Onabotulinumtoxin treatment of chronic migraine headache in veterans with traumatic brain injury reduces headache frequency and severity—a case series.
Onabotulinumtoxin A (Botox) has been FDA approved to treat chronic migraine headaches as a second or third line treatment option. However, there is limited literature regarding treatment of chronic posttraumatic migraines following traumatic brain injury (TBI) with Botox, with only one notable cohort study relating to military service members.
Materials and methods
This IRB approved, retrospective case series were collected from a multidisciplinary chemodenervation clinic at Jesse Brown Veterans Administration (JBVA) for veterans with chronic migraines, on whom the FDA approved protocol of 31 botulinum toxin injection sites for treatment of migraines every 3 months was implemented. A subset of patients who developed chronic migraine after traumatic brain injury was used for our study, recording type of headache, type and severity of brain injury, length of time headache was present, frequency of headache before and after Botox intervention, severity of headache before and after Botox intervention, and treatments attempted prior to Botox intervention.
Nine subjects (8:1= male: female) with mean age of 45.4 +12.8 (range 31-70) years were evaluated and treated from 2013 to 2017. The most common type of injury was blast injuries (6 out of 9 patients; 66%). 78% of patients (7 out of 9 ) described more than 1 headache type and 44% of patients (4 out of 9 ) reported continuous pain. The most common diagnosis was mixed continuous headache with migraine features and 89% of patients (8 out of 9 ) reported more than 15 days per month. The mean time from injury to the first injections was 99+ 105 (24-360) months. All patients who were treated with Botox reported improvement including reduced headache frequency with average reduction of 12 days per month (range: 0-26) and/or reduction in severity seen in 50% of the patients by the third Botox treatment (5 out of 9 patients improved after first treatment, 3 after second treatment, and 1 after third treatment). None of the patients discontinued treatment due to side effects.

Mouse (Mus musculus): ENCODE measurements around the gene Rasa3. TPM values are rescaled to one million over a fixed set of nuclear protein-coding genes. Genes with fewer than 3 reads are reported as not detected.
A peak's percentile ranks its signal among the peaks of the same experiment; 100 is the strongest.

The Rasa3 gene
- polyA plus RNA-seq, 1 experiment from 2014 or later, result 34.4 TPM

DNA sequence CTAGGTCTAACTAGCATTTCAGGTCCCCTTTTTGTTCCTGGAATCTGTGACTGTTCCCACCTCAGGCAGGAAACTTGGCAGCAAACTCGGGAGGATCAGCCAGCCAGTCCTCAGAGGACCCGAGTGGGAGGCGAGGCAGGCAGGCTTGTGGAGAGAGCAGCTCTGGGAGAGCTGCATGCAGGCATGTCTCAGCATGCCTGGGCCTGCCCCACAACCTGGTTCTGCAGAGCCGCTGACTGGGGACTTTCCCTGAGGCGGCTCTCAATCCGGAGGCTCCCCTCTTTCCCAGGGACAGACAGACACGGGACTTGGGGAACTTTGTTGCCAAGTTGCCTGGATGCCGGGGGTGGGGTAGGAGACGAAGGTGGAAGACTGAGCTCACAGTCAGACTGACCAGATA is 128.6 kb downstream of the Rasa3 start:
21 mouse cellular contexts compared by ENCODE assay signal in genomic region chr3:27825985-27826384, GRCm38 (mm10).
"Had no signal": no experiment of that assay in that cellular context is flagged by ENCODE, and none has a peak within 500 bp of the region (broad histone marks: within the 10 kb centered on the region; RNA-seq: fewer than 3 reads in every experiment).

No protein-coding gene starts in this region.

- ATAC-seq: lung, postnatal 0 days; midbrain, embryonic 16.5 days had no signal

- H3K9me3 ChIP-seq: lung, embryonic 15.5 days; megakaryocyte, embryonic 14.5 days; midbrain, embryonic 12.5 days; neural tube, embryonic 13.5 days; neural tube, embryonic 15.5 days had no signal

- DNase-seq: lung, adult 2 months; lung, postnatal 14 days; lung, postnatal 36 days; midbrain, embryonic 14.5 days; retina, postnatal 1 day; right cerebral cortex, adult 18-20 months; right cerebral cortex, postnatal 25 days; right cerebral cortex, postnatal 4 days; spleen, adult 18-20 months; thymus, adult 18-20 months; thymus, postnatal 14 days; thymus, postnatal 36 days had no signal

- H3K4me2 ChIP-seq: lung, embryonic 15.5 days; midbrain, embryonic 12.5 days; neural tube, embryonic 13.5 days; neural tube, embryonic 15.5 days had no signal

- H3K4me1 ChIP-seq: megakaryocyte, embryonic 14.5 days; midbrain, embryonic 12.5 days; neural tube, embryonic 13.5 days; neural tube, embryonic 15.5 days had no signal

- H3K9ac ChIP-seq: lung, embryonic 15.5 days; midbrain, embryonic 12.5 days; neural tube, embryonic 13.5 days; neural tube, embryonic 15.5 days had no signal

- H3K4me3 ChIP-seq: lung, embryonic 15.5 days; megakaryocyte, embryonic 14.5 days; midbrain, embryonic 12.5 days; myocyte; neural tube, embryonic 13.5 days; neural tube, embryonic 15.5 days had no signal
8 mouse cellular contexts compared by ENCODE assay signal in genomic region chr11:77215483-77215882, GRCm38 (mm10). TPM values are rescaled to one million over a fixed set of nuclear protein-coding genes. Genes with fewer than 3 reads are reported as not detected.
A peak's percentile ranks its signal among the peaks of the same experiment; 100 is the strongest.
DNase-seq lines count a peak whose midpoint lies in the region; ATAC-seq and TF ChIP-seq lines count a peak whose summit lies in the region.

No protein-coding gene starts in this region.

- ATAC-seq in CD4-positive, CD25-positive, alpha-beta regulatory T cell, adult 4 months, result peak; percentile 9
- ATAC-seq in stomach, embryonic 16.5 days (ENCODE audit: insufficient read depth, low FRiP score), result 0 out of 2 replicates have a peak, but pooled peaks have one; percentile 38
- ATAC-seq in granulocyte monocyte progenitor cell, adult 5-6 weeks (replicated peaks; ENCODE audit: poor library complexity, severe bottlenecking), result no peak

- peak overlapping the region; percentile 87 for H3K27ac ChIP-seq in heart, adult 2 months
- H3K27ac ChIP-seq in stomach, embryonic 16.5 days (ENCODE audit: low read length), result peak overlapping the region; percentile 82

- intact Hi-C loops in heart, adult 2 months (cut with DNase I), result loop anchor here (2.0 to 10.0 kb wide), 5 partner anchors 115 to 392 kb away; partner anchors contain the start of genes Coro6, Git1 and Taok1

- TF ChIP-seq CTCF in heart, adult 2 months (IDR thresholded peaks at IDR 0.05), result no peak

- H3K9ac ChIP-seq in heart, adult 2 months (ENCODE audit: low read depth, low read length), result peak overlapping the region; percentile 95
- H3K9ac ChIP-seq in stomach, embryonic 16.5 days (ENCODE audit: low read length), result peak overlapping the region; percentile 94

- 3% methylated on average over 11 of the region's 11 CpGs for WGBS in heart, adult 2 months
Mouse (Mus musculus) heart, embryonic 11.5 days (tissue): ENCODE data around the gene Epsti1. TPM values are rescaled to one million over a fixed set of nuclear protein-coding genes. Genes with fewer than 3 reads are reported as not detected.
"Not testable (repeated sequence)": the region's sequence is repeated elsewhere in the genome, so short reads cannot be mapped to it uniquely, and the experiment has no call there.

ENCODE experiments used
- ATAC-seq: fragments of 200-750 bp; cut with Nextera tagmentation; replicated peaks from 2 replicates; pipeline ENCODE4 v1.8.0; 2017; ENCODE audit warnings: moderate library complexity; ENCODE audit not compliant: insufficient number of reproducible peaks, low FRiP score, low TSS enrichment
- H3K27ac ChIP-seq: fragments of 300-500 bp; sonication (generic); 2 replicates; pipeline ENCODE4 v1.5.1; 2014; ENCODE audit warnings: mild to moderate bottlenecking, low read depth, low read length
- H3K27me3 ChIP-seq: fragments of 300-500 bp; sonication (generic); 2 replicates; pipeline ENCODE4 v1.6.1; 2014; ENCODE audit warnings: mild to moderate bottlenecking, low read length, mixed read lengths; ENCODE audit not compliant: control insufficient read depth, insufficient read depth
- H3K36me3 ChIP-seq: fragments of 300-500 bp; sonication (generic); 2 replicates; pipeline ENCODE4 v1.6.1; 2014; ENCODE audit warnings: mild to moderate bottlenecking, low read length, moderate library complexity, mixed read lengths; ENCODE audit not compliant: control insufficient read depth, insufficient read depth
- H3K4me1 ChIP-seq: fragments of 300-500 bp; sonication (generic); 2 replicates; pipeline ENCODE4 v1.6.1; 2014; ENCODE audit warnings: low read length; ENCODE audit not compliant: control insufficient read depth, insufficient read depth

This case series demonstrated significant improvement in headache frequency in patients with post-traumatic chronic migraine treated with Botox. Based on this case series, Botox also seemed to improve frequency and severity of other types of headache besides migraine. Blast injuries were the most common inciting injury in our population. Given the significant clinical change, further prospective investigation is recommended with a larger sample size, for consideration of using Botox as a first line treatment method for post-traumatic chronic migraine
Onabotulinum Toxin A for the Treatment of Headache in Service Members With a History of Mild Traumatic Brain Injury: A Cohort Study